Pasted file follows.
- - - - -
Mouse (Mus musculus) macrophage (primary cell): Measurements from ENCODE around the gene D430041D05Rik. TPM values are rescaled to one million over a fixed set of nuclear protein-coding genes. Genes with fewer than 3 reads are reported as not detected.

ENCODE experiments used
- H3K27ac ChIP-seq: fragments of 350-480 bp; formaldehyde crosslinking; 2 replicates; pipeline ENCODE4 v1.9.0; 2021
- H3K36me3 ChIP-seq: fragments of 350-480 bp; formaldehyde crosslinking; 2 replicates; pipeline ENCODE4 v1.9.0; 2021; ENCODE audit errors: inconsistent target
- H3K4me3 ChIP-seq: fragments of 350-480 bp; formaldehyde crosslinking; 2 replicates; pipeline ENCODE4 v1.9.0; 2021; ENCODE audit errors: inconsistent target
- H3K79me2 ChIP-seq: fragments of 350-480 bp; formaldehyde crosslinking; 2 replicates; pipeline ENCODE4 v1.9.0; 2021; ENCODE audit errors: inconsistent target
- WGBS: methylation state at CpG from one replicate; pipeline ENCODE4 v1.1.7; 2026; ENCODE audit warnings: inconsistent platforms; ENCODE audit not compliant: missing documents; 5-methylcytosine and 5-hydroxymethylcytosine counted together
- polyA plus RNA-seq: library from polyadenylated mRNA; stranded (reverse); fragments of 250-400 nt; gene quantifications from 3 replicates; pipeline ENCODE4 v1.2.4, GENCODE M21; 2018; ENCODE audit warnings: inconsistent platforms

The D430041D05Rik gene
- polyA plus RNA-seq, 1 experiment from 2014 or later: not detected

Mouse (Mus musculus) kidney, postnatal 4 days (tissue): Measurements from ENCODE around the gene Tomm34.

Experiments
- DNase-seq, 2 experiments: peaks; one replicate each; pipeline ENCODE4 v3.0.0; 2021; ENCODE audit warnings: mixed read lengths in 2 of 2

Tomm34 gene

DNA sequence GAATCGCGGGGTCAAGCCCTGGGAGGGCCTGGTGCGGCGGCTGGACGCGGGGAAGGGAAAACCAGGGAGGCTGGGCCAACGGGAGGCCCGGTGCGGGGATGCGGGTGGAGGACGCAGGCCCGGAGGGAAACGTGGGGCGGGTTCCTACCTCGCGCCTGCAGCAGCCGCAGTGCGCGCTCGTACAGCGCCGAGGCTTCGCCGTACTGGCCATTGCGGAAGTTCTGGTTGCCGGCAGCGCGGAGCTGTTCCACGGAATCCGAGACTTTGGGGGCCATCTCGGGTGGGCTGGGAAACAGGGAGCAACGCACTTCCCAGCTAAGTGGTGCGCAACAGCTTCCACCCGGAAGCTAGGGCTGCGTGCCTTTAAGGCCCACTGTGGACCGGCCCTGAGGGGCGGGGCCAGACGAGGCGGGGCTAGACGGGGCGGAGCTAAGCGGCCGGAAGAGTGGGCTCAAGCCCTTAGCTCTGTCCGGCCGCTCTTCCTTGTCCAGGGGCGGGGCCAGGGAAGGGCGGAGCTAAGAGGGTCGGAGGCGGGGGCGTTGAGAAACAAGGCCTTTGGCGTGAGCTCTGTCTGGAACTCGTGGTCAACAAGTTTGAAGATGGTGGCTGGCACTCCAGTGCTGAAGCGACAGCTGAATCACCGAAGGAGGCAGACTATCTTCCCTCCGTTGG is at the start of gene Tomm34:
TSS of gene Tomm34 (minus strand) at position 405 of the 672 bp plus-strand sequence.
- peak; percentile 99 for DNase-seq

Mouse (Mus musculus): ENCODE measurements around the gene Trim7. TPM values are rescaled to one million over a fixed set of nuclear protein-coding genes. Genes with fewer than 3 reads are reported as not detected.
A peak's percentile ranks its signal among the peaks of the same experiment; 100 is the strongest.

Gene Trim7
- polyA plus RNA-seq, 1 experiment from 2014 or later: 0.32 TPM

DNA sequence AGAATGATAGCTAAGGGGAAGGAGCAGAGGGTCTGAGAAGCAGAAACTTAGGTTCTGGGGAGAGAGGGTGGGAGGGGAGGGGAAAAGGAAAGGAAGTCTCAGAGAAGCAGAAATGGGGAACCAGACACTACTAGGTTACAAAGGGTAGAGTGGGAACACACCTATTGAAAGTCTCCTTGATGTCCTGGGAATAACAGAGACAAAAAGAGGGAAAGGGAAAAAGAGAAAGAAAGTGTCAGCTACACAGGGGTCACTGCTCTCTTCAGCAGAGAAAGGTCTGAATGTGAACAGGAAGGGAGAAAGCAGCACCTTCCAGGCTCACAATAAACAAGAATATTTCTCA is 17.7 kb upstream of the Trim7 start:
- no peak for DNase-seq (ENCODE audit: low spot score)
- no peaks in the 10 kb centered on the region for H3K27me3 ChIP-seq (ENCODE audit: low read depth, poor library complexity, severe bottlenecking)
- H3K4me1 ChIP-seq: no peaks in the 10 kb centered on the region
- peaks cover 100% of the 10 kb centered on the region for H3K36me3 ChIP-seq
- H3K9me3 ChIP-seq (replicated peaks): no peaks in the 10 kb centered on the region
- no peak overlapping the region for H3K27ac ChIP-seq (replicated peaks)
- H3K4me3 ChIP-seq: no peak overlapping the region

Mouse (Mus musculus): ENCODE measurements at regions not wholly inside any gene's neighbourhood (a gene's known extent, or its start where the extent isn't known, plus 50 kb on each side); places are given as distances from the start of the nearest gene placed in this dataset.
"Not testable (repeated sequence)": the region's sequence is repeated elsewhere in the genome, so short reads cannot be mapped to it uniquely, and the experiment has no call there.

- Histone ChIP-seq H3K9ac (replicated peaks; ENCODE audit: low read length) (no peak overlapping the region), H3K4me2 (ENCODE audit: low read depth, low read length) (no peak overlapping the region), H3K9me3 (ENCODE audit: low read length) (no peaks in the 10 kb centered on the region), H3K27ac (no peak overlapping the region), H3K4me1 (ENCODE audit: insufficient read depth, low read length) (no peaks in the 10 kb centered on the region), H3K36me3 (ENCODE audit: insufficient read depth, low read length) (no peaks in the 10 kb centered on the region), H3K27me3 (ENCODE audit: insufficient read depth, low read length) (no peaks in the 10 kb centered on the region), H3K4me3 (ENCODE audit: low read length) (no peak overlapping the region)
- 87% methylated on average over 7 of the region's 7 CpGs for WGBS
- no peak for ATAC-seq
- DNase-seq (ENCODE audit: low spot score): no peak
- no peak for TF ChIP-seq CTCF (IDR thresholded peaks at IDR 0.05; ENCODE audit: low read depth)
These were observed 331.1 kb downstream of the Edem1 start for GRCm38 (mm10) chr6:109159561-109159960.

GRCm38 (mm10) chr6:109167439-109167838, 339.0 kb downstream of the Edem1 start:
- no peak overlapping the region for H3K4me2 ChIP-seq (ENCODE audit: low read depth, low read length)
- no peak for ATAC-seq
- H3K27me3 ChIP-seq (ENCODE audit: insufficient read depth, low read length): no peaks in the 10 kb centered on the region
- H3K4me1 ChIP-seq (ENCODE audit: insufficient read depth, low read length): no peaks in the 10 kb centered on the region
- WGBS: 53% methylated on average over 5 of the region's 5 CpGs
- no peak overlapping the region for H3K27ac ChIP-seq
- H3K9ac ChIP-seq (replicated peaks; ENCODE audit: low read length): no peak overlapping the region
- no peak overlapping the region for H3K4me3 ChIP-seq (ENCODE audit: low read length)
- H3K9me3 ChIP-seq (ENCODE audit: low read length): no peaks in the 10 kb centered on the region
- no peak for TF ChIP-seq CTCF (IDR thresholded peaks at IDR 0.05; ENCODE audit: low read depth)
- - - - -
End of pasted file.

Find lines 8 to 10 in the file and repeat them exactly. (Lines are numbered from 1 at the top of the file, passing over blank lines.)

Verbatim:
- polyA plus RNA-seq: library from polyadenylated mRNA; stranded (reverse); fragments of 250-400 nt; gene quantifications from 3 replicates; pipeline ENCODE4 v1.2.4, GENCODE M21; 2018; ENCODE audit warnings: inconsistent platforms

The D430041D05Rik gene
- polyA plus RNA-seq, 1 experiment from 2014 or later: not detected